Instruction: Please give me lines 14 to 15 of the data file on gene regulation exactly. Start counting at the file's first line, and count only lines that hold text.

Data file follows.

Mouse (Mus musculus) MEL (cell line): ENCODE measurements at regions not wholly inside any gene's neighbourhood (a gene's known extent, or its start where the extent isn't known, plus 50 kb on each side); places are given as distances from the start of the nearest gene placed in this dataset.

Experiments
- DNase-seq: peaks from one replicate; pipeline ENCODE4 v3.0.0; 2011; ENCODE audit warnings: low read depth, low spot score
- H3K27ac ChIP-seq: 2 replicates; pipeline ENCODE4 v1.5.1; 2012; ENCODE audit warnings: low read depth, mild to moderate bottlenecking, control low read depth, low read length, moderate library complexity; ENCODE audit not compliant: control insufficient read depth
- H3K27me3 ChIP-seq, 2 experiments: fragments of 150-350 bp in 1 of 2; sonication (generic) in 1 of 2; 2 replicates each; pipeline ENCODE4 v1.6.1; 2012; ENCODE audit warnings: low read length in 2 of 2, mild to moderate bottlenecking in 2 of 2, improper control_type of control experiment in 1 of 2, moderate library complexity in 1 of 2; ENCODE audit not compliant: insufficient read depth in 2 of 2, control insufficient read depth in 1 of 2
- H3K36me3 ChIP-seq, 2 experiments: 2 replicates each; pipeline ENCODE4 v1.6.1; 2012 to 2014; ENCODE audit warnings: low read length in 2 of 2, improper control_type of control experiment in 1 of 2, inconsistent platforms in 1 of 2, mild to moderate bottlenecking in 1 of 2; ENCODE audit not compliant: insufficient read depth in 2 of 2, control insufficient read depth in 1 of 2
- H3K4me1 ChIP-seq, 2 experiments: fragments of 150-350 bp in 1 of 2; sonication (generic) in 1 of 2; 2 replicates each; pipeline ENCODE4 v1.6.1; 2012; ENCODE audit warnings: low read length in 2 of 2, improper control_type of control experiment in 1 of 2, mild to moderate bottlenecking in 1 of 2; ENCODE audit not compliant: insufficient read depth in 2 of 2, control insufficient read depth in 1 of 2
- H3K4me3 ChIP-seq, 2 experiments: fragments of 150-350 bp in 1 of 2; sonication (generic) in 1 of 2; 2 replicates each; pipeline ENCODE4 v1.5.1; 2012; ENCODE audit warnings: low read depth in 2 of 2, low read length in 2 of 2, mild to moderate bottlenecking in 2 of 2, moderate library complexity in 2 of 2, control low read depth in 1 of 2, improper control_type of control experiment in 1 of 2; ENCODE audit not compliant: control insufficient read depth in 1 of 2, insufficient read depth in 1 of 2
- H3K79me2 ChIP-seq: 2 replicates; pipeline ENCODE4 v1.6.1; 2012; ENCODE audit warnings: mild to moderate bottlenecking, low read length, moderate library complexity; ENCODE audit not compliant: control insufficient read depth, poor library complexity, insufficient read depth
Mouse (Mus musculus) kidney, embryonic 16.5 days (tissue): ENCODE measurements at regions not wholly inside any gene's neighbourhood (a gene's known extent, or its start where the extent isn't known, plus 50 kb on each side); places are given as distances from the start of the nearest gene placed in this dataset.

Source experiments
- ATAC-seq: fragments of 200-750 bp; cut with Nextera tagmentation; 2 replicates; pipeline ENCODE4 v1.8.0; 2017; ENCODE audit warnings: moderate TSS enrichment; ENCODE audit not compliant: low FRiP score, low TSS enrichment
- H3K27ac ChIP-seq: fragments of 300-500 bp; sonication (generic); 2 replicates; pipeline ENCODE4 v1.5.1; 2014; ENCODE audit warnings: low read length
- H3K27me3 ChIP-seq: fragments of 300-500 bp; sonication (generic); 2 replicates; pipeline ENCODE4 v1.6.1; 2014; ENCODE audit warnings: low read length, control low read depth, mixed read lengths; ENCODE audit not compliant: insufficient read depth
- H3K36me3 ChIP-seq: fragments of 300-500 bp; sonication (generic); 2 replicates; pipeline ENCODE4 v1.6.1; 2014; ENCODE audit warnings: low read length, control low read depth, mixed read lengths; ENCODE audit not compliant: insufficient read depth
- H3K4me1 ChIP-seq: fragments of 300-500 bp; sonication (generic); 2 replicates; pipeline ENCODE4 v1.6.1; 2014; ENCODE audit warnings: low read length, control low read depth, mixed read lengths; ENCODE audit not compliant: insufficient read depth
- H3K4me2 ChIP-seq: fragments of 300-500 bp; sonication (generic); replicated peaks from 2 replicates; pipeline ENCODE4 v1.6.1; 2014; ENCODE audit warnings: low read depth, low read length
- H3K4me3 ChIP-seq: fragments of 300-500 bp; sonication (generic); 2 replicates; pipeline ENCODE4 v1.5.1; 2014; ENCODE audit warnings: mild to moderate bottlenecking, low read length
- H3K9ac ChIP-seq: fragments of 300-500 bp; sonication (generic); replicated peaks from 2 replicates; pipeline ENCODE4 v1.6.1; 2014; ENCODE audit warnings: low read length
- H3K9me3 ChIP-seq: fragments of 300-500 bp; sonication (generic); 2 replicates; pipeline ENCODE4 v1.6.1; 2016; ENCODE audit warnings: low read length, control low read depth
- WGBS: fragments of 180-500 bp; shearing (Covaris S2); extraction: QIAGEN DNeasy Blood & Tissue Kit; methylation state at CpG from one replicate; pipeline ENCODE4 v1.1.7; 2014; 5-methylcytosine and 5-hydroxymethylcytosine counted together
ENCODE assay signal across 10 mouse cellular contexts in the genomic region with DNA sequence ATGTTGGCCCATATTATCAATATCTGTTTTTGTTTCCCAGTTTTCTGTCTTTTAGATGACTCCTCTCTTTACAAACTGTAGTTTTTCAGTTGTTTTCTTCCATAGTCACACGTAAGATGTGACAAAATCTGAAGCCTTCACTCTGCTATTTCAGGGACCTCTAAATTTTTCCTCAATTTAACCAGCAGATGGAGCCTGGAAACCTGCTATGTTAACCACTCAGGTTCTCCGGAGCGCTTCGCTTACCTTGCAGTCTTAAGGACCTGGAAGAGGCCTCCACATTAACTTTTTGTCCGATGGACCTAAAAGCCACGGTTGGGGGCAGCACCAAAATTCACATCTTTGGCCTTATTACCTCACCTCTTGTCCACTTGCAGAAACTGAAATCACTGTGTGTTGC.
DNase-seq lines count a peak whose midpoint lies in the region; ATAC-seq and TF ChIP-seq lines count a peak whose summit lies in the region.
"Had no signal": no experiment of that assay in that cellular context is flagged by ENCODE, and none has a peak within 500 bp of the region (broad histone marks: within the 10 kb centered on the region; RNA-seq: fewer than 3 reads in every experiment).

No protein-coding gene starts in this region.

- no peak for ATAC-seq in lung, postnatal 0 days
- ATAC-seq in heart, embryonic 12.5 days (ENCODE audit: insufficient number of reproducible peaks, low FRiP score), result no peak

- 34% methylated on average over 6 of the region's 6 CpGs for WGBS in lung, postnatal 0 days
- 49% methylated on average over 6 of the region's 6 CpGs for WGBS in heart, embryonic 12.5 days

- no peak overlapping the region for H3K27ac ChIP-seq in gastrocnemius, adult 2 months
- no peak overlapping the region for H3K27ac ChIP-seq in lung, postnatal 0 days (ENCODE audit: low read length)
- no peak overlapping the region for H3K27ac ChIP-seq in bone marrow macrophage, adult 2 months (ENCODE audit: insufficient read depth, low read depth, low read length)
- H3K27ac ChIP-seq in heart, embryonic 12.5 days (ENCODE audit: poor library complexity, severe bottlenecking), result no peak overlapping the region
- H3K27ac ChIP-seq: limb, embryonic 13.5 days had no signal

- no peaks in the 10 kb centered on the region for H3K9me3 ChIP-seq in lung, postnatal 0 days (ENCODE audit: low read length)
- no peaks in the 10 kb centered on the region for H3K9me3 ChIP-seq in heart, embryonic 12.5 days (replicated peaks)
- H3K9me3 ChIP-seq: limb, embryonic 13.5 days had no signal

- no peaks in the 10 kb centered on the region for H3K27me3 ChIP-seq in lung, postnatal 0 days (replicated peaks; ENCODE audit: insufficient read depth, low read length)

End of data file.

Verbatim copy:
- H3K27me3 ChIP-seq: fragments of 300-500 bp; sonication (generic); 2 replicates; pipeline ENCODE4 v1.6.1; 2014; ENCODE audit warnings: low read length, control low read depth, mixed read lengths; ENCODE audit not compliant: insufficient read depth
- H3K36me3 ChIP-seq: fragments of 300-500 bp; sonication (generic); 2 replicates; pipeline ENCODE4 v1.6.1; 2014; ENCODE audit warnings: low read length, control low read depth, mixed read lengths; ENCODE audit not compliant: insufficient read depth